Here’s hoping that the insulting political divisiveness witnessed at the national level does not make it to Fort Bend County, where there has been a political shift within the last year.
Local elections in this area have been non-partisan in the past, but that is no longer the case. Political affiliation is now front and center.
The county and its municipalities, for the most part, have historically been under the leadership of predominantly white Republicans. But in November, the most ethnically diverse county in Texas elected many Democrats of color to government roles.
The old guard might feel like it has lost control of the community and is likely keeping a close eye on the newly elected officials. How they should be handling their affairs can be heard in hushed, barely audible concerns expressed by some longtime residents who supported previous administrations.
What do those community members see from their new leaders? Things are run a bit differently, and that is to be expected. But what they really want to see is that those in office continue to build upon what has brought Fort Bend County and its municipalities to its present level of reverence and respectability.
Longtime residents, in particular, maintain that the county enjoys its renowned model-community living because of fiscally conservative policies and fair-minded practices of those that were part of the foundation of Fort Bend County. The former Imperial Sugar factory, for example, even had its own currency and took care of its own with an impressive physical and community infrastructure.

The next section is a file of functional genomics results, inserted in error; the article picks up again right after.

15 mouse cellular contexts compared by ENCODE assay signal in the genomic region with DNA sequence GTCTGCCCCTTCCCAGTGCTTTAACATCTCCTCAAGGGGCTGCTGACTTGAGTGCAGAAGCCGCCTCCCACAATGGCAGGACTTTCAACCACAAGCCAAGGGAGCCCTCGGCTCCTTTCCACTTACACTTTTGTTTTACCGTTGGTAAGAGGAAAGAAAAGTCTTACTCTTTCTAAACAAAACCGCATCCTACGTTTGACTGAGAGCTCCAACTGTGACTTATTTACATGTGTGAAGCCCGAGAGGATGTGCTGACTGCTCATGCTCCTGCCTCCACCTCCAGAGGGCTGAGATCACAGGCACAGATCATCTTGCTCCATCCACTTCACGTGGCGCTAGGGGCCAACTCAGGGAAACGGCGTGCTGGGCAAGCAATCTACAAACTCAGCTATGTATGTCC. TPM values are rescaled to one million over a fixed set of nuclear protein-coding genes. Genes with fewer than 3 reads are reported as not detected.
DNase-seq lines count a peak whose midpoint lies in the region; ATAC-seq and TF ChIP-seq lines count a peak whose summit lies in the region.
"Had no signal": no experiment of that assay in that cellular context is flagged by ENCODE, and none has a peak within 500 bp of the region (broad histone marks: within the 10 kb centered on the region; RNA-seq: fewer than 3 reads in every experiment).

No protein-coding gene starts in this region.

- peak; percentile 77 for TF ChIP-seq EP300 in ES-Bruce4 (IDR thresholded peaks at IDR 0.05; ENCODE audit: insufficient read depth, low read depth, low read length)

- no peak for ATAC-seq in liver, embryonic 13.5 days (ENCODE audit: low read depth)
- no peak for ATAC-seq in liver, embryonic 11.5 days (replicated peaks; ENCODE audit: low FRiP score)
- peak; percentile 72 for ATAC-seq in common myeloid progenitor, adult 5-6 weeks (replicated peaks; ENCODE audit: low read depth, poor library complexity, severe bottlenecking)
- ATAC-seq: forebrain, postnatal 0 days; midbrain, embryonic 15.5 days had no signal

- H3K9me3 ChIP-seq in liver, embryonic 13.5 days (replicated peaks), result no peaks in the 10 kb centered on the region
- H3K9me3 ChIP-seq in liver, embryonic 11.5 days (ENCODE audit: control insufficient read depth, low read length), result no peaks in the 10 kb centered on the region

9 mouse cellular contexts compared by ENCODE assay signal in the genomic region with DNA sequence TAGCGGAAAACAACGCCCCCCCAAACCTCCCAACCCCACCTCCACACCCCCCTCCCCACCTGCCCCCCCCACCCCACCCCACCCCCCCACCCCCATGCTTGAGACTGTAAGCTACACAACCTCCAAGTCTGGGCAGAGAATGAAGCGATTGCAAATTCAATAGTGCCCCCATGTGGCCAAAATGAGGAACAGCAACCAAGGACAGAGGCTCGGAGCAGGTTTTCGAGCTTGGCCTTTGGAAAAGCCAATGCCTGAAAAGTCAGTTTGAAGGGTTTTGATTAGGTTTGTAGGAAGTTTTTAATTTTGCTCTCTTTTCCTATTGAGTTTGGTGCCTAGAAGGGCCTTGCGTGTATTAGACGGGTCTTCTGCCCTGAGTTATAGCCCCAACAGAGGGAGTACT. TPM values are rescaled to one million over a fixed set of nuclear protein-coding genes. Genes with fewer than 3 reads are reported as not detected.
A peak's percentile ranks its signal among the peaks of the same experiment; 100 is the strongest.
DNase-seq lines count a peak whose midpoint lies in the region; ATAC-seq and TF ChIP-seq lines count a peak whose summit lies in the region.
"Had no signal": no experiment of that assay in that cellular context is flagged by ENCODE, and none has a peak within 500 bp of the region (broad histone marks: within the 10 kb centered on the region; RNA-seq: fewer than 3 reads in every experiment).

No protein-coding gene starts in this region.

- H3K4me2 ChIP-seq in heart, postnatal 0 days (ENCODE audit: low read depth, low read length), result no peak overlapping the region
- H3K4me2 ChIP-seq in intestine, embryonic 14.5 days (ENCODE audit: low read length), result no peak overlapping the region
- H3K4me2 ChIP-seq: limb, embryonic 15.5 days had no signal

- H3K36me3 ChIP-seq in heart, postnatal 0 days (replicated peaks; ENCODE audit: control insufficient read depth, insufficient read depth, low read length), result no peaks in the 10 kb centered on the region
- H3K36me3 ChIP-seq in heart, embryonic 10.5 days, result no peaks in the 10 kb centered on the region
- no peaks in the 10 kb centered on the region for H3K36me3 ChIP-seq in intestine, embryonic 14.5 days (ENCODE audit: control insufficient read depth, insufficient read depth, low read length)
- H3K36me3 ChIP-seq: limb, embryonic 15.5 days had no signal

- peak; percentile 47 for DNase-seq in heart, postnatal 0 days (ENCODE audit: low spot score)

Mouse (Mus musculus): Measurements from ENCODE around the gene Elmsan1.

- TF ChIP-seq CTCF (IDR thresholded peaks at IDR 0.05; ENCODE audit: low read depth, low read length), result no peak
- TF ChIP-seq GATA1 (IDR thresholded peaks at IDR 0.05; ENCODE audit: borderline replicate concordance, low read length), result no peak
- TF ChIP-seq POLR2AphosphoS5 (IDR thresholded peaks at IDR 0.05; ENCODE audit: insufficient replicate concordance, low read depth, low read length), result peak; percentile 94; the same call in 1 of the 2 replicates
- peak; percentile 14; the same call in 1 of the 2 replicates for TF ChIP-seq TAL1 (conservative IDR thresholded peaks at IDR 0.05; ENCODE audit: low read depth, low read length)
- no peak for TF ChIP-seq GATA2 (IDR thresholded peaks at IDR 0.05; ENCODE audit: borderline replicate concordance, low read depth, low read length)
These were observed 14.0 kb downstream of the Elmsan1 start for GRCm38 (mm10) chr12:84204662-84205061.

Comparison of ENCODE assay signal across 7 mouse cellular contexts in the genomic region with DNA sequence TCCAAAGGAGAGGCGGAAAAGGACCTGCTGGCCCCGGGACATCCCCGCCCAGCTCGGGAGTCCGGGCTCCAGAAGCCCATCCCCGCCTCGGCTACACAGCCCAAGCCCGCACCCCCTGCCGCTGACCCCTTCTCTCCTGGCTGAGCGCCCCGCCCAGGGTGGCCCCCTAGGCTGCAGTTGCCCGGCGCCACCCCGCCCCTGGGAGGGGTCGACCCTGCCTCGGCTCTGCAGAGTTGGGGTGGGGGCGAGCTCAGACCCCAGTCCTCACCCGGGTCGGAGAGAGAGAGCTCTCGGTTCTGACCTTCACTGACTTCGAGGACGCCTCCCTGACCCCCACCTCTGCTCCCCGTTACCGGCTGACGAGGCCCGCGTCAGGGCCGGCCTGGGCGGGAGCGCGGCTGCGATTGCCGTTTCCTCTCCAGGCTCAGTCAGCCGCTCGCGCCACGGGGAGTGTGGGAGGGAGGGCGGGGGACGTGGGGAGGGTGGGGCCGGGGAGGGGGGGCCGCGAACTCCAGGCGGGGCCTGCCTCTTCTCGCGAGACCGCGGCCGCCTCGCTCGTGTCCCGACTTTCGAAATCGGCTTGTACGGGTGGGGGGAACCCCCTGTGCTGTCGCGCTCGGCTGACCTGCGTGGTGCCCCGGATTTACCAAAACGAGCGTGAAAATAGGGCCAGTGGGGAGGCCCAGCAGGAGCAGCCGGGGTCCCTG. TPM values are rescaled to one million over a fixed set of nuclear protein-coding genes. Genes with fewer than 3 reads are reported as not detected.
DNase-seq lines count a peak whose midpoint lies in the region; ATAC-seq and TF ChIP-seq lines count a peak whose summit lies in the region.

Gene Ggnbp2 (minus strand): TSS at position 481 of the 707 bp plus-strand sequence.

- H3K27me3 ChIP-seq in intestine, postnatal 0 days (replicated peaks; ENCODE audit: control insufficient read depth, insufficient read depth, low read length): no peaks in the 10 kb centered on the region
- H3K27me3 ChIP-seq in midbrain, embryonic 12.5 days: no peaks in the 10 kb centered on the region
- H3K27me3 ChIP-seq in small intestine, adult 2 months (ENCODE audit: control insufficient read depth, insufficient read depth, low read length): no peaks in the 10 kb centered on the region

More recently, the community’s foundation also includes the work of real estate visionary Gerald Hines, whose First Colony residential development in Sugar Land had homes with a variety of prices and now houses more than one-third of the city’s population.
What community stakeholders really want to know is that with its celebrated diverse population, culturally and also geographically from within the U.S., will Fort Bend County continue to have people at the forefront with similar interests coming together to unify and combine all its multiple parts to add to the greater whole?
Will the whole be as great as it has been? Will it be greater?
At this point, it’s important to acknowledge the contributions of the departing office holders in spite of the change of political control. They, too, built upon the Fort Bend County community foundation.
While the new leaders are entrusted by those who elected them, those who did not have been sitting by the sidelines, maybe even keeping their fingers crossed in hopes that the community will not start cracking and even break.
Let’s face it, it’s always a good idea to make an assessment of those in office to make sure they’re leading us, taking on new challenges and improving upon what is already in place. Their successes will also be added to the whole that will become part of their legacy.
We live in and have a healthy system of representative democracy. Let’s keep it that way because Fort Bend is not the kind of place where nobody cares and nobody is watching where the tax money goes.
What do you see going on?